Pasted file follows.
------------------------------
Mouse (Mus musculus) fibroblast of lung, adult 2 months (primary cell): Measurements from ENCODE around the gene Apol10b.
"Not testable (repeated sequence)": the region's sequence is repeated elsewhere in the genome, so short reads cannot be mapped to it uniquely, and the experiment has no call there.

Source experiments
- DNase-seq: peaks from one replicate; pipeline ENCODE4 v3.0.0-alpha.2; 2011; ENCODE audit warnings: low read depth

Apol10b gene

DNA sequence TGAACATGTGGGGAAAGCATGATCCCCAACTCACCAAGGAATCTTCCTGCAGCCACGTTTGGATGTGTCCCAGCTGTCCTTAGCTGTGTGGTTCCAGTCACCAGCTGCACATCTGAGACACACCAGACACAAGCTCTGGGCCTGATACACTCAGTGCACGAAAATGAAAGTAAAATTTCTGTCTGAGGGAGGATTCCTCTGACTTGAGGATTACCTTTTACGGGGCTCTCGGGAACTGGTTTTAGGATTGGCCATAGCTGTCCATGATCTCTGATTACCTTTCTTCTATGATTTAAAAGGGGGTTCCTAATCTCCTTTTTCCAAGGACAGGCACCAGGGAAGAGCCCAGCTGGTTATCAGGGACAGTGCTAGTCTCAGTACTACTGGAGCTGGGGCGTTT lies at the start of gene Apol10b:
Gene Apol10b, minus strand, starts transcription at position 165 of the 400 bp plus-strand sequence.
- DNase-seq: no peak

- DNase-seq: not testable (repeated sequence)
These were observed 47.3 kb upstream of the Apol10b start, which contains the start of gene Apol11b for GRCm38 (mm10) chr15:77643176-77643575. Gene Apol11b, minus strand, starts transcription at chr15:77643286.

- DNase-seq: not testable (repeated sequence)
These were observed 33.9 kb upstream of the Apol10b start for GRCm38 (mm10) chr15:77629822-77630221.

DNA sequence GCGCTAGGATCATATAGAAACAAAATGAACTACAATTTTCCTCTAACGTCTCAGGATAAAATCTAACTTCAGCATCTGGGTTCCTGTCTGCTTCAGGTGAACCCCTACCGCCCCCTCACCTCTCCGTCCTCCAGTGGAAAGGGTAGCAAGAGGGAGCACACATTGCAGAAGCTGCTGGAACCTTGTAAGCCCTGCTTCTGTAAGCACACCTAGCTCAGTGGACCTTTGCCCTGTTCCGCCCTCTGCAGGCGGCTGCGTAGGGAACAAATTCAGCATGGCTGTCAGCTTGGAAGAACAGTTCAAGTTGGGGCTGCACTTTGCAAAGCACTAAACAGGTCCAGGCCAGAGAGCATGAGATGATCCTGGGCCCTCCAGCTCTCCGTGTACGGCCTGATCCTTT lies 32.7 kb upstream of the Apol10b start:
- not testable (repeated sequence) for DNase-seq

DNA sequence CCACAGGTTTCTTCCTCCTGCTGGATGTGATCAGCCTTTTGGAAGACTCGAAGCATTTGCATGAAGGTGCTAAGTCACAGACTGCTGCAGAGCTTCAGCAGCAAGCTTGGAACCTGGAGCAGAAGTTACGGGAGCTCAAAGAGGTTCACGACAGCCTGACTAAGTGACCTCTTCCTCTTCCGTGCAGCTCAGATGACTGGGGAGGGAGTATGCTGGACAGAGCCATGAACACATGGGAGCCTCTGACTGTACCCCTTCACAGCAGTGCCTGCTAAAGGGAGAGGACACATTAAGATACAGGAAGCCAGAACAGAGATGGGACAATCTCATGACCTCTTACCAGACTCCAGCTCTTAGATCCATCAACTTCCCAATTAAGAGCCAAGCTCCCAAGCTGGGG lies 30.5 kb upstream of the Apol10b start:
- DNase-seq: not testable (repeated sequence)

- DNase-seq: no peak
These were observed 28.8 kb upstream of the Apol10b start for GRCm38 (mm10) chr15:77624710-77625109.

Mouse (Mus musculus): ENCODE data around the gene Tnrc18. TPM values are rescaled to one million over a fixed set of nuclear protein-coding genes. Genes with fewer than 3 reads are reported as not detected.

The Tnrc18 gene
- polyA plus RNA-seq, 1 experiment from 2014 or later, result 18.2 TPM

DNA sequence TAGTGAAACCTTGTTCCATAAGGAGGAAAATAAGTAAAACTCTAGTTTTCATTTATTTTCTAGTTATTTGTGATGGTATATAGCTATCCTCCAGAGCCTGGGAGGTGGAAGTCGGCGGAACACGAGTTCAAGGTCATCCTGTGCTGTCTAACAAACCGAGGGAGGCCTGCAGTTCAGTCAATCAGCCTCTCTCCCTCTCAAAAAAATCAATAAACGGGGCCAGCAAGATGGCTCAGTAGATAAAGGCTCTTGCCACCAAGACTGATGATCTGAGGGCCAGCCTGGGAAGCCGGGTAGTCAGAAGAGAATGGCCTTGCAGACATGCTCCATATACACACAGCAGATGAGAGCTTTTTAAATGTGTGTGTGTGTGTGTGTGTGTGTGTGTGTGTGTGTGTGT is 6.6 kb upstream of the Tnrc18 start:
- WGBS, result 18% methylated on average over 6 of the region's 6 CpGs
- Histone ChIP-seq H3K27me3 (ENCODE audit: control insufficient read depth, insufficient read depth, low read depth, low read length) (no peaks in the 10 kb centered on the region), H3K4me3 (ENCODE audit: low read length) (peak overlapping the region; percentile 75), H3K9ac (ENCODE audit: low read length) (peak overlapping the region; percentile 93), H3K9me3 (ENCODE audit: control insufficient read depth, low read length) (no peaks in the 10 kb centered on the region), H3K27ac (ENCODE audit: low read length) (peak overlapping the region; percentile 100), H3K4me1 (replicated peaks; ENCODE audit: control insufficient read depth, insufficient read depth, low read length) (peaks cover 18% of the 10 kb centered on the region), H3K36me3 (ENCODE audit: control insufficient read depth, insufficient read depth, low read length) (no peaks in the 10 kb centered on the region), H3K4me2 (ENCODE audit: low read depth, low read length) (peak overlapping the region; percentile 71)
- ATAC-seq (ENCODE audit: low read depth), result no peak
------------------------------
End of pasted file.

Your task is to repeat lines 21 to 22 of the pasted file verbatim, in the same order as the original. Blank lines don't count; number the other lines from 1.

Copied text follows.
- polyA plus RNA-seq, 1 experiment from 2014 or later, result 18.2 TPM

DNA sequence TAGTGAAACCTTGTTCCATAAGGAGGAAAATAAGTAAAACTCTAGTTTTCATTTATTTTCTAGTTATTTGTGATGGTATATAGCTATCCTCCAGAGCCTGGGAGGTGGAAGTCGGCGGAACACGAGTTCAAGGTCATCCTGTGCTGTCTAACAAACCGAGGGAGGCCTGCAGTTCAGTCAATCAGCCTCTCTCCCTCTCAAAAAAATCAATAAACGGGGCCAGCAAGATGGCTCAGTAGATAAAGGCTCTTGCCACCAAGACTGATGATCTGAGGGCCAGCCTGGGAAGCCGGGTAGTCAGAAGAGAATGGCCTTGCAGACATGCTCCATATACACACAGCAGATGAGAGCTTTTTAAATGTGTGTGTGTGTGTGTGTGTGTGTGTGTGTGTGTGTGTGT is 6.6 kb upstream of the Tnrc18 start: